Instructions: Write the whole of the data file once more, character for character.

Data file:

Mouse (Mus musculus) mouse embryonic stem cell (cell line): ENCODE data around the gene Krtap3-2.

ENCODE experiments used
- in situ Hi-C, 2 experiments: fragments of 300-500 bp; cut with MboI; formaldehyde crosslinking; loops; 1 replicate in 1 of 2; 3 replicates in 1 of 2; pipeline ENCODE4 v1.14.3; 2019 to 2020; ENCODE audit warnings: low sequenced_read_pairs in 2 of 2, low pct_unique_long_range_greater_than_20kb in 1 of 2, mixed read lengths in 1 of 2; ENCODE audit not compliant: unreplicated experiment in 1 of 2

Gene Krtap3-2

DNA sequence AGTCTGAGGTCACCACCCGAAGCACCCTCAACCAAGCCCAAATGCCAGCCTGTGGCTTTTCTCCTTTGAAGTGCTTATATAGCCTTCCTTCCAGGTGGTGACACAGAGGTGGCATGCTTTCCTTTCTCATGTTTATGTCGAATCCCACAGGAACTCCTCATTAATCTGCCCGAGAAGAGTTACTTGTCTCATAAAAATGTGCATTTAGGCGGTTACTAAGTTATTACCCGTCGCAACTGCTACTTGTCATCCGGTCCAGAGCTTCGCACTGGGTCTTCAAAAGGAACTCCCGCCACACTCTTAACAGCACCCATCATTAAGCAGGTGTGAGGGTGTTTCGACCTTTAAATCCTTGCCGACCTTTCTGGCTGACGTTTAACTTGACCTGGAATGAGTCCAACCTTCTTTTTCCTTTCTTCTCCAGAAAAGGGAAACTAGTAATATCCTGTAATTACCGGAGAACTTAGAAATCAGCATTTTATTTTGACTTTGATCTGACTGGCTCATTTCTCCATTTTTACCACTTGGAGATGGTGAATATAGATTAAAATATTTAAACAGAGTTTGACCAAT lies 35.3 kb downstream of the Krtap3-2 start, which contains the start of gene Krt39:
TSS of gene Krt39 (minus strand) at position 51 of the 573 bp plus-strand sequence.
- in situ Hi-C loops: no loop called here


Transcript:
Mouse (Mus musculus) mouse embryonic stem cell (cell line): ENCODE data around the gene Krtap3-2.

ENCODE experiments used
- in situ Hi-C, 2 experiments: fragments of 300-500 bp; cut with MboI; formaldehyde crosslinking; loops; 1 replicate in 1 of 2; 3 replicates in 1 of 2; pipeline ENCODE4 v1.14.3; 2019 to 2020; ENCODE audit warnings: low sequenced_read_pairs in 2 of 2, low pct_unique_long_range_greater_than_20kb in 1 of 2, mixed read lengths in 1 of 2; ENCODE audit not compliant: unreplicated experiment in 1 of 2

Gene Krtap3-2

DNA sequence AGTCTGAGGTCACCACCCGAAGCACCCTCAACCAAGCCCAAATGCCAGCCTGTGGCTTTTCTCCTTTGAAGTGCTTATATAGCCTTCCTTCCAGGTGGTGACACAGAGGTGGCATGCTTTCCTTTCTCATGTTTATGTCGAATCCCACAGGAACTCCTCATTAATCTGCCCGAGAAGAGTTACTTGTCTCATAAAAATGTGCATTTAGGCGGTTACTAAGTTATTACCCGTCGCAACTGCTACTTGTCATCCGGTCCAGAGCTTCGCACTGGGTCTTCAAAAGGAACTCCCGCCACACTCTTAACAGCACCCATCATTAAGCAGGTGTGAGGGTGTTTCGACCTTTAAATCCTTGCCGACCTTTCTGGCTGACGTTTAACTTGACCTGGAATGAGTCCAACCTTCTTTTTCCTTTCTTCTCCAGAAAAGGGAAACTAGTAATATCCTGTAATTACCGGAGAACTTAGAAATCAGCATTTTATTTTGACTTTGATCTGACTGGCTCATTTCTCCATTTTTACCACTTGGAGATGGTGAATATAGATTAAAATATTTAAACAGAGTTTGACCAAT lies 35.3 kb downstream of the Krtap3-2 start, which contains the start of gene Krt39:
TSS of gene Krt39 (minus strand) at position 51 of the 573 bp plus-strand sequence.
- in situ Hi-C loops: no loop called here